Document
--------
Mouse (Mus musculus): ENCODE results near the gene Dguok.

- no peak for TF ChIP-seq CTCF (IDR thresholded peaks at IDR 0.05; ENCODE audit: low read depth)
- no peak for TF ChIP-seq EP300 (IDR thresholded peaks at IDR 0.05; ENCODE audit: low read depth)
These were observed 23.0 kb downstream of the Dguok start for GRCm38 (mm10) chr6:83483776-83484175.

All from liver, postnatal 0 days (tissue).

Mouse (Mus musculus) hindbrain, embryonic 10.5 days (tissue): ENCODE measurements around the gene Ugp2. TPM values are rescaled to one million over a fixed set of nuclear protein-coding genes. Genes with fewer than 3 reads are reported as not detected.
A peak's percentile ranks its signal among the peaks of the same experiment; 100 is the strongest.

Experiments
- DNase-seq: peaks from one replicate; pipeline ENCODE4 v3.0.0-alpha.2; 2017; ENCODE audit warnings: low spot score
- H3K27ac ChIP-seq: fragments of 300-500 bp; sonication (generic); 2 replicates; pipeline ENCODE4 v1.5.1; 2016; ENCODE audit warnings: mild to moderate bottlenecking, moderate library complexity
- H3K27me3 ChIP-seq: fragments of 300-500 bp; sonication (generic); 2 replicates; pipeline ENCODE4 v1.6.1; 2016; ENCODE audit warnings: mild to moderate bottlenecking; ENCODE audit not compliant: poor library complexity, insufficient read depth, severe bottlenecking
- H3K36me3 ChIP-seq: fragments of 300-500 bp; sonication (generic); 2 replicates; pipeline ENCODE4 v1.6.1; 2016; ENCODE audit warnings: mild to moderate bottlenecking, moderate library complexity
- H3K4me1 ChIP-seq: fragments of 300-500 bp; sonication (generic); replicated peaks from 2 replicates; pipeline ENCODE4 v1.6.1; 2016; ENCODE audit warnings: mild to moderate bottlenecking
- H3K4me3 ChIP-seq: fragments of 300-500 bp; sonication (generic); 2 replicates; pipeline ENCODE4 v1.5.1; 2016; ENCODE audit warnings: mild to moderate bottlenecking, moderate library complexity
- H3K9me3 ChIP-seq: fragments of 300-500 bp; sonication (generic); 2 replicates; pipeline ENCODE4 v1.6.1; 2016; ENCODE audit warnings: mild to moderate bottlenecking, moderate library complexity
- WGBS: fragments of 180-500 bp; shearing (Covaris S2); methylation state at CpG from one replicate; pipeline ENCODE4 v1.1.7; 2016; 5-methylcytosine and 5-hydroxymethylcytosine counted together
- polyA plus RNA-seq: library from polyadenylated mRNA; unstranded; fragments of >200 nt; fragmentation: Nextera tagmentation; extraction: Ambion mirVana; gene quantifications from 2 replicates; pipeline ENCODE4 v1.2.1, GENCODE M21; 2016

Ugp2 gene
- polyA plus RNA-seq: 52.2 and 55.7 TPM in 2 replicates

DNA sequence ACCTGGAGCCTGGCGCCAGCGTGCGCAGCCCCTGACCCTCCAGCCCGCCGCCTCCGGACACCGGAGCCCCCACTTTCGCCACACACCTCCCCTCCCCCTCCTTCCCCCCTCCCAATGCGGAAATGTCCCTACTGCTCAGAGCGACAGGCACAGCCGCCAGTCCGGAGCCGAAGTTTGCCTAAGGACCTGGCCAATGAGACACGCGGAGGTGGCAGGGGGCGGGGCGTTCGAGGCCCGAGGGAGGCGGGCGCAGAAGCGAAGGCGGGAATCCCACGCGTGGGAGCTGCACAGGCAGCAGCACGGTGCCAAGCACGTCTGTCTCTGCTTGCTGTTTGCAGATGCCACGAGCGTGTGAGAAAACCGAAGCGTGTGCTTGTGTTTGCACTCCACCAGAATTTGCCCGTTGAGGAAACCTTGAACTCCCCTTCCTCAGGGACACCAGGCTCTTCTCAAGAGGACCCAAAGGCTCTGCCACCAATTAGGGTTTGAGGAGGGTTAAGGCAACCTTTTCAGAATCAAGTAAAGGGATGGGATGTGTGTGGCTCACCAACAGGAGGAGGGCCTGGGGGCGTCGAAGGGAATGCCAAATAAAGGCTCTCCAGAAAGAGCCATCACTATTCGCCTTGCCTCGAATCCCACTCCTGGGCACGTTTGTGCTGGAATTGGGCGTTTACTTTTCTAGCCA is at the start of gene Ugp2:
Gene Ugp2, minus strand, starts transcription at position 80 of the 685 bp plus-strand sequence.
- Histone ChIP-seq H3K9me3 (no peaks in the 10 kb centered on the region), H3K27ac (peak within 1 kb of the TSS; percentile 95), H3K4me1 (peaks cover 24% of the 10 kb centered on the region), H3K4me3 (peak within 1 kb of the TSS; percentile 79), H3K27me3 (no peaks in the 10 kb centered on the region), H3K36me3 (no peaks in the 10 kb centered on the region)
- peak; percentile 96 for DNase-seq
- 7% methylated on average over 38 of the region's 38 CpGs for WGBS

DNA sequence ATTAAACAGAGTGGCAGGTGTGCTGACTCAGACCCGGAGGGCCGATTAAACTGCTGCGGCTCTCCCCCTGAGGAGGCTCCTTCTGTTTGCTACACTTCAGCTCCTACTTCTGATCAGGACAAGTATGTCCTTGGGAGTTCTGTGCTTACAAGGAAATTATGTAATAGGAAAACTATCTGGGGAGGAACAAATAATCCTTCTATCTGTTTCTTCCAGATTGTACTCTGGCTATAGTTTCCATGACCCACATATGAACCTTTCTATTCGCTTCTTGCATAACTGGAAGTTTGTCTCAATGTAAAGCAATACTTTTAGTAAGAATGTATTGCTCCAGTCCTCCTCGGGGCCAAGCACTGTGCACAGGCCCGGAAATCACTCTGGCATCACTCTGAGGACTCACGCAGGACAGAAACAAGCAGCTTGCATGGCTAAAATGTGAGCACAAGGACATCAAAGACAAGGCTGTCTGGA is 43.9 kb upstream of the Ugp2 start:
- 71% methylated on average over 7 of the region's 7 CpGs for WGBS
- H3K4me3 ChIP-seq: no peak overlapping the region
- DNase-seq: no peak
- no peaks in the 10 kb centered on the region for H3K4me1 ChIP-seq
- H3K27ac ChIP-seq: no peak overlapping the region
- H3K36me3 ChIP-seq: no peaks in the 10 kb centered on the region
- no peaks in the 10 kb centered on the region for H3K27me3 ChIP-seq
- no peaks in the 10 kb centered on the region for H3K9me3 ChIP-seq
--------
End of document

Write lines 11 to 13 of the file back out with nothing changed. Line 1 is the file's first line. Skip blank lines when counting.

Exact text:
- H3K27me3 ChIP-seq: fragments of 300-500 bp; sonication (generic); 2 replicates; pipeline ENCODE4 v1.6.1; 2016; ENCODE audit warnings: mild to moderate bottlenecking; ENCODE audit not compliant: poor library complexity, insufficient read depth, severe bottlenecking
- H3K36me3 ChIP-seq: fragments of 300-500 bp; sonication (generic); 2 replicates; pipeline ENCODE4 v1.6.1; 2016; ENCODE audit warnings: mild to moderate bottlenecking, moderate library complexity
- H3K4me1 ChIP-seq: fragments of 300-500 bp; sonication (generic); replicated peaks from 2 replicates; pipeline ENCODE4 v1.6.1; 2016; ENCODE audit warnings: mild to moderate bottlenecking